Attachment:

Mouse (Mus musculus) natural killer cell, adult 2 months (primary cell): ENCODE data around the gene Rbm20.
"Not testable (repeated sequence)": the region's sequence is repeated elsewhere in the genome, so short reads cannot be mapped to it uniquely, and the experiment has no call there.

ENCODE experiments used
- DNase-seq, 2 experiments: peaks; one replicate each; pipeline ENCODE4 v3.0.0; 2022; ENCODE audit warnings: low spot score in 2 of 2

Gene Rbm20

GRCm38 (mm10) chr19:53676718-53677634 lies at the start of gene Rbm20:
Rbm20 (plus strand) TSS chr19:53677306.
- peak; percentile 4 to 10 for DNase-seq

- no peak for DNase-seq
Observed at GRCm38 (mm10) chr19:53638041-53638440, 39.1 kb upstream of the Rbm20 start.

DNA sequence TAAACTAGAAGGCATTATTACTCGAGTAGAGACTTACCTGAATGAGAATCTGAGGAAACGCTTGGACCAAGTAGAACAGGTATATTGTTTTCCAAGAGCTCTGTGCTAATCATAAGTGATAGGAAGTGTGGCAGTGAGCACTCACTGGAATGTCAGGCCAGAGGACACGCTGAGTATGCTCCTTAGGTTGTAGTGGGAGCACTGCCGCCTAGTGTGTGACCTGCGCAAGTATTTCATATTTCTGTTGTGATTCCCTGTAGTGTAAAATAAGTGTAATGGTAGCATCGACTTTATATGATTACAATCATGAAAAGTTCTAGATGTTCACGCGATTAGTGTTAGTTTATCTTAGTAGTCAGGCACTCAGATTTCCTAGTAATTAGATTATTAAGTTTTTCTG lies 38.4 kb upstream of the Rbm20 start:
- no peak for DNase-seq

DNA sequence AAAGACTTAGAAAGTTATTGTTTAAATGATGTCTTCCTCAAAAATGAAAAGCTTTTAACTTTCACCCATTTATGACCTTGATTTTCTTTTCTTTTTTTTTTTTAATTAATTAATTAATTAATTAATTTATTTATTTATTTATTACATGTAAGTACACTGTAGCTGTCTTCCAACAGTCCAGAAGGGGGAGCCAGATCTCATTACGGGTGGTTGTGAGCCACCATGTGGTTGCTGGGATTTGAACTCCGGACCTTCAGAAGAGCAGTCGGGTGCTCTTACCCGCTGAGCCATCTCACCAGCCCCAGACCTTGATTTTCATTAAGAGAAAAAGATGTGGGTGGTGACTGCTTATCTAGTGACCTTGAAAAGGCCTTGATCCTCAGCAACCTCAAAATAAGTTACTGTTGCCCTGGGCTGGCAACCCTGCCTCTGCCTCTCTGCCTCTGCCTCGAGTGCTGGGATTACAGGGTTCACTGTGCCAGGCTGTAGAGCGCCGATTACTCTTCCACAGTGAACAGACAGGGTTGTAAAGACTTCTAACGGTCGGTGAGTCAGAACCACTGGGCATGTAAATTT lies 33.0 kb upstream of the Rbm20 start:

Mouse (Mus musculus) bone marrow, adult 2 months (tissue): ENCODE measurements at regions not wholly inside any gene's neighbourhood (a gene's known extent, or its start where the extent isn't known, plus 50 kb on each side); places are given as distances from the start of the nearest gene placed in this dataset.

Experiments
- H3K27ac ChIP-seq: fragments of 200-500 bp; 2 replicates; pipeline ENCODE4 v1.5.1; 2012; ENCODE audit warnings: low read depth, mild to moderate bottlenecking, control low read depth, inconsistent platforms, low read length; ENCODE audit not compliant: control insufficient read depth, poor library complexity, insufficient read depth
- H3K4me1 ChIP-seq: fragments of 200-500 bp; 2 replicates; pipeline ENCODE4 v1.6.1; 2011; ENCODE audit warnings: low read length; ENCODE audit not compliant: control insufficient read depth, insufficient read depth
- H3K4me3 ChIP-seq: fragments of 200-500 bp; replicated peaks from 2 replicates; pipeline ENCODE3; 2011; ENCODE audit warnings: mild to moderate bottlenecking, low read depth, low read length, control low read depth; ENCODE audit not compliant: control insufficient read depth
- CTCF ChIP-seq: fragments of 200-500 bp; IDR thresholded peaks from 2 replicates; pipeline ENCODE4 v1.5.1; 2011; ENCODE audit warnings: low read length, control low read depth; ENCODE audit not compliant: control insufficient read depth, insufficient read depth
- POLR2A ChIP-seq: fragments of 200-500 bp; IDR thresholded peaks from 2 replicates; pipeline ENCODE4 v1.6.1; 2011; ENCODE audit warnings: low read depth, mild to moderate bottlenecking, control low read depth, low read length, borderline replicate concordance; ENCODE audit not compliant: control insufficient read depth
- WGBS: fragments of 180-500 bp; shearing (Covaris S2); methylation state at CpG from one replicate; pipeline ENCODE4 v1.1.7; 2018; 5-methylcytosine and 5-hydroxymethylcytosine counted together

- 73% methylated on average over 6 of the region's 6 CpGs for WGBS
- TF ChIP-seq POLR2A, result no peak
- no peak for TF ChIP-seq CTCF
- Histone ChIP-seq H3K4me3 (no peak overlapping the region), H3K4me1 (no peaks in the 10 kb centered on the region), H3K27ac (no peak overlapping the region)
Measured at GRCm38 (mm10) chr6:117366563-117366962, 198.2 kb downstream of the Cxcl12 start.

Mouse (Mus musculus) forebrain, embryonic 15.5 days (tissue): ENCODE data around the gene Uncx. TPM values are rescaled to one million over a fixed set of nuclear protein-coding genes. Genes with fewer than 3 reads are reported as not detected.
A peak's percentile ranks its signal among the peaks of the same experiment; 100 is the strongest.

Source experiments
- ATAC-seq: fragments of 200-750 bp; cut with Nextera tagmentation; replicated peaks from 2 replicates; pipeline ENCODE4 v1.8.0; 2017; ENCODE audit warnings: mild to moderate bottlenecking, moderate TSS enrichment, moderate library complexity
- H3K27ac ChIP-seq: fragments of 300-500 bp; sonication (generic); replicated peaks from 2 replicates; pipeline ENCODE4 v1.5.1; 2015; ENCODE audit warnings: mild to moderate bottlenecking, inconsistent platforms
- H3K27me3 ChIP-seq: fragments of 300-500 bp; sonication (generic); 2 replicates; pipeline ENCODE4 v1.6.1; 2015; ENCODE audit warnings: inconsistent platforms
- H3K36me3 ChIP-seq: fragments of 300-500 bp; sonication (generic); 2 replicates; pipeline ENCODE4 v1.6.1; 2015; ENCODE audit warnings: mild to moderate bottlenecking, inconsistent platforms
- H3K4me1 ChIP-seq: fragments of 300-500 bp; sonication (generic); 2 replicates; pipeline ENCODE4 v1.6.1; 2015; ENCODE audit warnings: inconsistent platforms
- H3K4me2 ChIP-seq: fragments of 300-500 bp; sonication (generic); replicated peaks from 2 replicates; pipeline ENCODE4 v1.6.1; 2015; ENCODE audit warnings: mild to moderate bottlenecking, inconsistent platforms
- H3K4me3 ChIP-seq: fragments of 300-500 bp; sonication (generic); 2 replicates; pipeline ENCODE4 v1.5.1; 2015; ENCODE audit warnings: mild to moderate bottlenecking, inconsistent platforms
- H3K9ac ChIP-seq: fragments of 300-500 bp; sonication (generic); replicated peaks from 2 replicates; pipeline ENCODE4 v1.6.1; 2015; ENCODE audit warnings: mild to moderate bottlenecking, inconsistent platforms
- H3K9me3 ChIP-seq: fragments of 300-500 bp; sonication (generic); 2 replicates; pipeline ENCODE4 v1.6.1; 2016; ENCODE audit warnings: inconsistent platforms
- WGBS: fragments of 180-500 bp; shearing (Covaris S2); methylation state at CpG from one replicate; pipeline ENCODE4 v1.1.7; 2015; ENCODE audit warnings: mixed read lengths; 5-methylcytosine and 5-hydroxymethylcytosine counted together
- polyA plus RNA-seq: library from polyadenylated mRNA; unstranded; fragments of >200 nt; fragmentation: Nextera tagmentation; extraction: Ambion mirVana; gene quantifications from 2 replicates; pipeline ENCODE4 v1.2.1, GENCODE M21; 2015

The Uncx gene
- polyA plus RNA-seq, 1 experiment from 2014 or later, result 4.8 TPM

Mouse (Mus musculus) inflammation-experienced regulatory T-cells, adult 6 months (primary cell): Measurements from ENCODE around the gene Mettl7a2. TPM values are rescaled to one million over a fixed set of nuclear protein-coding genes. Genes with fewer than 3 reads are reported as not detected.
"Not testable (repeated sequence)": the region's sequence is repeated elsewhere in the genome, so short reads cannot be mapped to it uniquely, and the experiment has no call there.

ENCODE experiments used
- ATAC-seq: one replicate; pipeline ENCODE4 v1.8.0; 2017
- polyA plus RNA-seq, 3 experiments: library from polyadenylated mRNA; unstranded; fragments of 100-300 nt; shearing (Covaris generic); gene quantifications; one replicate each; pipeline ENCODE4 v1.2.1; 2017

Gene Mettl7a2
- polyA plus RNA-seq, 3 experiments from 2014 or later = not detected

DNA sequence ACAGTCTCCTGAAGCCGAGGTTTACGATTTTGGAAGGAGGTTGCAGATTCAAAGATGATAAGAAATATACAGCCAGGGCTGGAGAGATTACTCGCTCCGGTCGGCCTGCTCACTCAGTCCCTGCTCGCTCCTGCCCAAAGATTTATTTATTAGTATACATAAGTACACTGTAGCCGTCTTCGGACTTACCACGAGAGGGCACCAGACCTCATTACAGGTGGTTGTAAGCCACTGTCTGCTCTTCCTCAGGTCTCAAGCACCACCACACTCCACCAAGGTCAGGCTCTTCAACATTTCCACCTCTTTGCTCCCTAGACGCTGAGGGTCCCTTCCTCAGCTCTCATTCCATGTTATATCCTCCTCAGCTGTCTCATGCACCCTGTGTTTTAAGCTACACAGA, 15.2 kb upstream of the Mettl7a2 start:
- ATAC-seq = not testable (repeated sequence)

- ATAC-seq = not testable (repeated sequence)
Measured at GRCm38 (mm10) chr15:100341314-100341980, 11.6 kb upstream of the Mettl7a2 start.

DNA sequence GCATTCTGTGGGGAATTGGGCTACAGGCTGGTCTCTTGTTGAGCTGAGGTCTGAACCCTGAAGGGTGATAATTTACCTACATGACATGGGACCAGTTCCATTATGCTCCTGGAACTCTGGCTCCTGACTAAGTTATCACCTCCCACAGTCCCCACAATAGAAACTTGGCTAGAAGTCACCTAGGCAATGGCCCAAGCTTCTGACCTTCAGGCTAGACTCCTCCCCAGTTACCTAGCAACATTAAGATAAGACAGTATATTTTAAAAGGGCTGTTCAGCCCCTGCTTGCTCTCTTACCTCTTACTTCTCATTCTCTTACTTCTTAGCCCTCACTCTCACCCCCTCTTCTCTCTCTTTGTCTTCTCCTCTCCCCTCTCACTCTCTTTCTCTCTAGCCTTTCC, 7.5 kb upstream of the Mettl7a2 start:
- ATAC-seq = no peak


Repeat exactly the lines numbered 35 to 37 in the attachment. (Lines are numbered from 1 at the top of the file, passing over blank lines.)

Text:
- H3K4me2 ChIP-seq: fragments of 300-500 bp; sonication (generic); replicated peaks from 2 replicates; pipeline ENCODE4 v1.6.1; 2015; ENCODE audit warnings: mild to moderate bottlenecking, inconsistent platforms
- H3K4me3 ChIP-seq: fragments of 300-500 bp; sonication (generic); 2 replicates; pipeline ENCODE4 v1.5.1; 2015; ENCODE audit warnings: mild to moderate bottlenecking, inconsistent platforms
- H3K9ac ChIP-seq: fragments of 300-500 bp; sonication (generic); replicated peaks from 2 replicates; pipeline ENCODE4 v1.6.1; 2015; ENCODE audit warnings: mild to moderate bottlenecking, inconsistent platforms